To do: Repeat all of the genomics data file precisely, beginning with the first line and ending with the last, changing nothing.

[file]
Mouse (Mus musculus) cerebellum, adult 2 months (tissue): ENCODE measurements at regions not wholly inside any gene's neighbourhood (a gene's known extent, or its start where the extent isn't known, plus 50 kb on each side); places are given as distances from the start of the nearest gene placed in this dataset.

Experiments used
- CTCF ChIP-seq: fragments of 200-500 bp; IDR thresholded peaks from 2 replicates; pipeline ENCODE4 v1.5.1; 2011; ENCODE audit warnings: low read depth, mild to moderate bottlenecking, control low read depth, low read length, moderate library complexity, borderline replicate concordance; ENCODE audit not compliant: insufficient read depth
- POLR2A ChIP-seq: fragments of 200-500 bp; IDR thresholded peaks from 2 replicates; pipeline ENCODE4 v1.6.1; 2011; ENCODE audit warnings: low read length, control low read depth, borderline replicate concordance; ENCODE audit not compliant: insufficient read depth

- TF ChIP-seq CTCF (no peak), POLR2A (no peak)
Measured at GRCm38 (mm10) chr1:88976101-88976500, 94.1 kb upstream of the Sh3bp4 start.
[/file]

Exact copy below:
Mouse (Mus musculus) cerebellum, adult 2 months (tissue): ENCODE measurements at regions not wholly inside any gene's neighbourhood (a gene's known extent, or its start where the extent isn't known, plus 50 kb on each side); places are given as distances from the start of the nearest gene placed in this dataset.

Experiments used
- CTCF ChIP-seq: fragments of 200-500 bp; IDR thresholded peaks from 2 replicates; pipeline ENCODE4 v1.5.1; 2011; ENCODE audit warnings: low read depth, mild to moderate bottlenecking, control low read depth, low read length, moderate library complexity, borderline replicate concordance; ENCODE audit not compliant: insufficient read depth
- POLR2A ChIP-seq: fragments of 200-500 bp; IDR thresholded peaks from 2 replicates; pipeline ENCODE4 v1.6.1; 2011; ENCODE audit warnings: low read length, control low read depth, borderline replicate concordance; ENCODE audit not compliant: insufficient read depth

- TF ChIP-seq CTCF (no peak), POLR2A (no peak)
Measured at GRCm38 (mm10) chr1:88976101-88976500, 94.1 kb upstream of the Sh3bp4 start.